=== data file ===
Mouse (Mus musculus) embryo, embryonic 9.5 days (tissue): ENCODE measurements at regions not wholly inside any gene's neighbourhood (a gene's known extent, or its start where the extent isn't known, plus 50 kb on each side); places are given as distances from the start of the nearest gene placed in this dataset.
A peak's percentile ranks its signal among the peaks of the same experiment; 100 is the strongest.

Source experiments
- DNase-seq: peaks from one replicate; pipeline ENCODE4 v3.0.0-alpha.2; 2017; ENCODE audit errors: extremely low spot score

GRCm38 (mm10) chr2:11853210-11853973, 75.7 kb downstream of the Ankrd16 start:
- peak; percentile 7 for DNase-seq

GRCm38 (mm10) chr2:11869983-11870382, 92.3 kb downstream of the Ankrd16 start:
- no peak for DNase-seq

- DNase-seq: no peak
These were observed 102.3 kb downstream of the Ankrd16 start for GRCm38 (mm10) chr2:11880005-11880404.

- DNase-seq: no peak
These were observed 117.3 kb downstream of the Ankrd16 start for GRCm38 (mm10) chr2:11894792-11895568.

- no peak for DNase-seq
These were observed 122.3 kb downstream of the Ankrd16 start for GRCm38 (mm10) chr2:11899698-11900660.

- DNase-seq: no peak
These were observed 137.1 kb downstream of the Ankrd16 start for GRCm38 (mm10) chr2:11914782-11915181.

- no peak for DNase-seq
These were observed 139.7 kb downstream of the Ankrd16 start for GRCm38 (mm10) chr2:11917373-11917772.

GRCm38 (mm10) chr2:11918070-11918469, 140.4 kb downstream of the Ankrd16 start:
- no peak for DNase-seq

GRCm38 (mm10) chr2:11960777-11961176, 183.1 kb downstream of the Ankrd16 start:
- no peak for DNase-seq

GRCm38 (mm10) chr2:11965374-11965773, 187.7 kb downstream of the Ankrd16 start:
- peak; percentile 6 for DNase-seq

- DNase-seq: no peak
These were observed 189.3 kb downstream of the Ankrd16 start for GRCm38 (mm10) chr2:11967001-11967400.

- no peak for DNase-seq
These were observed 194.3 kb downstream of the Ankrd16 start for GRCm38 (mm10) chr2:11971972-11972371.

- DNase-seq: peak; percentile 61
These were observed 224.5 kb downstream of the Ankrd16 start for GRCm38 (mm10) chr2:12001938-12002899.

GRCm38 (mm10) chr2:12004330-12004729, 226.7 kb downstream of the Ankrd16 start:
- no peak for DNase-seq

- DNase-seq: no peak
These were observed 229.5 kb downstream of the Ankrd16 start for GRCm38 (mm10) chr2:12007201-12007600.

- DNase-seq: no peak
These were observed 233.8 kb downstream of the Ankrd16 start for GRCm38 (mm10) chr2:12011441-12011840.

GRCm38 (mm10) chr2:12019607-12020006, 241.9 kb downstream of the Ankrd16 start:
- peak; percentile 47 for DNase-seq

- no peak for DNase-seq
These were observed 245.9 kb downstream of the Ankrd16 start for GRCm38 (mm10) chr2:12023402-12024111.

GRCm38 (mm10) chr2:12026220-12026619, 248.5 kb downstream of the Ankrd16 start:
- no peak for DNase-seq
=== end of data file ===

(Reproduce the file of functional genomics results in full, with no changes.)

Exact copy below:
Mouse (Mus musculus) embryo, embryonic 9.5 days (tissue): ENCODE measurements at regions not wholly inside any gene's neighbourhood (a gene's known extent, or its start where the extent isn't known, plus 50 kb on each side); places are given as distances from the start of the nearest gene placed in this dataset.
A peak's percentile ranks its signal among the peaks of the same experiment; 100 is the strongest.

Source experiments
- DNase-seq: peaks from one replicate; pipeline ENCODE4 v3.0.0-alpha.2; 2017; ENCODE audit errors: extremely low spot score

GRCm38 (mm10) chr2:11853210-11853973, 75.7 kb downstream of the Ankrd16 start:
- peak; percentile 7 for DNase-seq

GRCm38 (mm10) chr2:11869983-11870382, 92.3 kb downstream of the Ankrd16 start:
- no peak for DNase-seq

- DNase-seq: no peak
These were observed 102.3 kb downstream of the Ankrd16 start for GRCm38 (mm10) chr2:11880005-11880404.

- DNase-seq: no peak
These were observed 117.3 kb downstream of the Ankrd16 start for GRCm38 (mm10) chr2:11894792-11895568.

- no peak for DNase-seq
These were observed 122.3 kb downstream of the Ankrd16 start for GRCm38 (mm10) chr2:11899698-11900660.

- DNase-seq: no peak
These were observed 137.1 kb downstream of the Ankrd16 start for GRCm38 (mm10) chr2:11914782-11915181.

- no peak for DNase-seq
These were observed 139.7 kb downstream of the Ankrd16 start for GRCm38 (mm10) chr2:11917373-11917772.

GRCm38 (mm10) chr2:11918070-11918469, 140.4 kb downstream of the Ankrd16 start:
- no peak for DNase-seq

GRCm38 (mm10) chr2:11960777-11961176, 183.1 kb downstream of the Ankrd16 start:
- no peak for DNase-seq

GRCm38 (mm10) chr2:11965374-11965773, 187.7 kb downstream of the Ankrd16 start:
- peak; percentile 6 for DNase-seq

- DNase-seq: no peak
These were observed 189.3 kb downstream of the Ankrd16 start for GRCm38 (mm10) chr2:11967001-11967400.

- no peak for DNase-seq
These were observed 194.3 kb downstream of the Ankrd16 start for GRCm38 (mm10) chr2:11971972-11972371.

- DNase-seq: peak; percentile 61
These were observed 224.5 kb downstream of the Ankrd16 start for GRCm38 (mm10) chr2:12001938-12002899.

GRCm38 (mm10) chr2:12004330-12004729, 226.7 kb downstream of the Ankrd16 start:
- no peak for DNase-seq

- DNase-seq: no peak
These were observed 229.5 kb downstream of the Ankrd16 start for GRCm38 (mm10) chr2:12007201-12007600.

- DNase-seq: no peak
These were observed 233.8 kb downstream of the Ankrd16 start for GRCm38 (mm10) chr2:12011441-12011840.

GRCm38 (mm10) chr2:12019607-12020006, 241.9 kb downstream of the Ankrd16 start:
- peak; percentile 47 for DNase-seq

- no peak for DNase-seq
These were observed 245.9 kb downstream of the Ankrd16 start for GRCm38 (mm10) chr2:12023402-12024111.

GRCm38 (mm10) chr2:12026220-12026619, 248.5 kb downstream of the Ankrd16 start:
- no peak for DNase-seq